Stay Hydrated

Drinking enough fluids is key when it comes to optimal digestion — liquids help soften stools while promoting movement through your intestines more quickly, reducing symptoms like constipation or diarrhea. 

In addition, the mucous layer inside your stomach needs hydration in order to work properly so drinking plenty of fluids helps protect against acid reflux or gastritis symptoms due to dehydration or overproduction of stomach acids. 

Aside from drinking plenty of water throughout the day during your fast, you can also stay hydrated by drinking unsweetened teas or low-calorie fluids such as vegetable broth.

Stay Active

According to the CEO of Gym Near Me, exercising regularly can increase the number of healthy bacteria in your digestive system. This is because physical activity helps create an environment that encourages beneficial microbes to proliferate. 

Additionally, it has been suggested that participating in aerobic exercise may even increase the diversity of species found in our microbiome, which is associated with better gastrointestinal health overall. 

Furthermore, increasing blood flow throughout our body and stimulating muscles to contract during exercise may also help improve gut function overall. 

The combination of these factors can lead to a decrease in inflammatory markers (chemicals produced when inflammation occurs) in the intestines and promote a healthier environment for digestion and absorption of nutrients to take place more efficiently. 

Aim for at least 30 minutes of moderate exercise five days a week — this could include walking, jogging, swimming, yoga, or cycling but any activity counts! 

Reduce Intake of Processed Foods 

Processed foods often contain high levels of artificial ingredients, sodium, sugar, and unhealthy fats which could contribute to digestive problems like bloating and gas. 

Additionally, chemical additives found in many processed products may cause inflammation in the GI tract

Moreover, these kinds of foods lack fiber which is essential for promoting healthy digestion and the growth of beneficial bacteria in the digestive system. 

It is best to limit or avoid eating processed foods as much as possible and instead focus on consuming unprocessed or minimally-processed whole foods like fruits, vegetables, lean proteins, legumes, nuts, and seeds. 

All of which are packed with important vitamins and minerals that are beneficial for your gut health.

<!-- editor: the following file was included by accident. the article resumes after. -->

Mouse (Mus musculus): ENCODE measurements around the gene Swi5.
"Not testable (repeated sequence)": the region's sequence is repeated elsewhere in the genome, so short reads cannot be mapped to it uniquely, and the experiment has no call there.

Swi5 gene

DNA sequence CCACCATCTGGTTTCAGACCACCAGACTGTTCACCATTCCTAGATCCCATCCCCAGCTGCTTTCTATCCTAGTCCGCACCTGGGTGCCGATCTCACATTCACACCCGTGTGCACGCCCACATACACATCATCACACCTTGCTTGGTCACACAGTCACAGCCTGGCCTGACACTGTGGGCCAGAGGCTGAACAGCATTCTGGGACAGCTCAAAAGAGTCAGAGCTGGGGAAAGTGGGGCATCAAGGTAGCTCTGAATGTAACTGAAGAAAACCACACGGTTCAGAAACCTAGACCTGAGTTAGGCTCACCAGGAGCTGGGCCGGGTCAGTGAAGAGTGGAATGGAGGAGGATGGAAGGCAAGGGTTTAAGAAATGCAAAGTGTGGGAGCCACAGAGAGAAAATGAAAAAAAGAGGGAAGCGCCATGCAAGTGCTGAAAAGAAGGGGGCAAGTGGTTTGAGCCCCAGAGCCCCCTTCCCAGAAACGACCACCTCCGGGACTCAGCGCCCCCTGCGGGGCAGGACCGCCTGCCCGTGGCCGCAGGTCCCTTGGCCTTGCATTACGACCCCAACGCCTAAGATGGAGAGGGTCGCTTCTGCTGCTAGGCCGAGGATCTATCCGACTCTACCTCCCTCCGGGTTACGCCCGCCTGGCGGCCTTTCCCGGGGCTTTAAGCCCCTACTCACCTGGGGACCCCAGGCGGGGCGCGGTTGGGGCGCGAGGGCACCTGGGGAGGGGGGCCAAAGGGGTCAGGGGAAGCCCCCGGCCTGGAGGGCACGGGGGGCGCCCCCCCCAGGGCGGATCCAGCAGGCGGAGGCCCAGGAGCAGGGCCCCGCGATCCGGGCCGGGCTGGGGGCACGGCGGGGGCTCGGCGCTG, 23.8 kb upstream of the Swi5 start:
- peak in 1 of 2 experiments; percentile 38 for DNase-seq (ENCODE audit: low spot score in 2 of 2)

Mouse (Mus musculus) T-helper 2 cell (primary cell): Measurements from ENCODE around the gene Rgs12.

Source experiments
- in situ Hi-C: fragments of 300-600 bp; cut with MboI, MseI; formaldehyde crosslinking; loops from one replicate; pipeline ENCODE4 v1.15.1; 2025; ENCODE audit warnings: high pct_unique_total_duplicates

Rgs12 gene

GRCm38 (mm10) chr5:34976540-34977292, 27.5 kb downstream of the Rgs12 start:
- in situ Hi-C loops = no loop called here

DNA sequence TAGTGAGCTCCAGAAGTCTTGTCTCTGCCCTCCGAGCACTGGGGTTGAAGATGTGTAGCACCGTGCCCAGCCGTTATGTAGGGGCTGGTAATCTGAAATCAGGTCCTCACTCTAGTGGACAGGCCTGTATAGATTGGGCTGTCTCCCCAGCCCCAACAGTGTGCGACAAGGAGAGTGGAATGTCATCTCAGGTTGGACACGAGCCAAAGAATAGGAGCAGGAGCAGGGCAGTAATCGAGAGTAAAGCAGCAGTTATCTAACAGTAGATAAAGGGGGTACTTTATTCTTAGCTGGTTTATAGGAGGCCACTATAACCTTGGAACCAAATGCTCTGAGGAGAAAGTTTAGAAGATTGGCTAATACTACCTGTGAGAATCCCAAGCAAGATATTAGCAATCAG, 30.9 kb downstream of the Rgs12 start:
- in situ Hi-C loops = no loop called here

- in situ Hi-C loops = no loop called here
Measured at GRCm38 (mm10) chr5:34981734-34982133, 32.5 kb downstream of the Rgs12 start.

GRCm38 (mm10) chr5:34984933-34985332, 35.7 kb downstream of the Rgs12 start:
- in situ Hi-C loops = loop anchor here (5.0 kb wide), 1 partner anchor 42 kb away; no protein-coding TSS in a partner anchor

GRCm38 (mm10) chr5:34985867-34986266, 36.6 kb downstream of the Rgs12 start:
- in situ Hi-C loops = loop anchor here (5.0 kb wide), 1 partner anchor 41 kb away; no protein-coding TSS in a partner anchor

Intermittent fasting is an effective way to boost your gut health but its results are better seen when it is done in combination with other healthy habits such as the ones mentioned in this article to achieve optimal digestive health!

Incorporating these tips into your daily routine while doing intermittent fasting will help ensure long-term success.

This article was written for WHN by Krishma Patel who is the Co-founder and the Superintendent Pharmacist at MedsNow, an online pharmacy in the UK that provides health and wellness products and treatments along with free online consultations. She is passionate about showcasing the integral function community pharmacies can play in supporting the healthcare system and the NHS by providing patients with high-quality, safe, and discreet access to healthcare at their convenience. Along with being the co-founder of MedsNow, Krishma is also the Director and the Superintendent Pharmacist of Enimed Ltd., an independent pharmacy group comprising 32 branches.

As with anything you read on the internet, this article should not be construed as medical advice; please talk to your doctor or primary care provider before changing your wellness routine. This article is not intended to provide a medical diagnosis, recommendation, treatment, or endorsement.

Opinion Disclaimer: The views and opinions expressed in this article are those of the author and do not necessarily reflect the official policy of WHN/A4M. Any content provided by guest authors is of their own opinion and is not intended to malign any religion, ethic group, club, organization, company, individual, or anyone or anything.

Content may be edited for style and length.

References/Sources/Materials provided by:,in%20both%20humans%20and%20mice.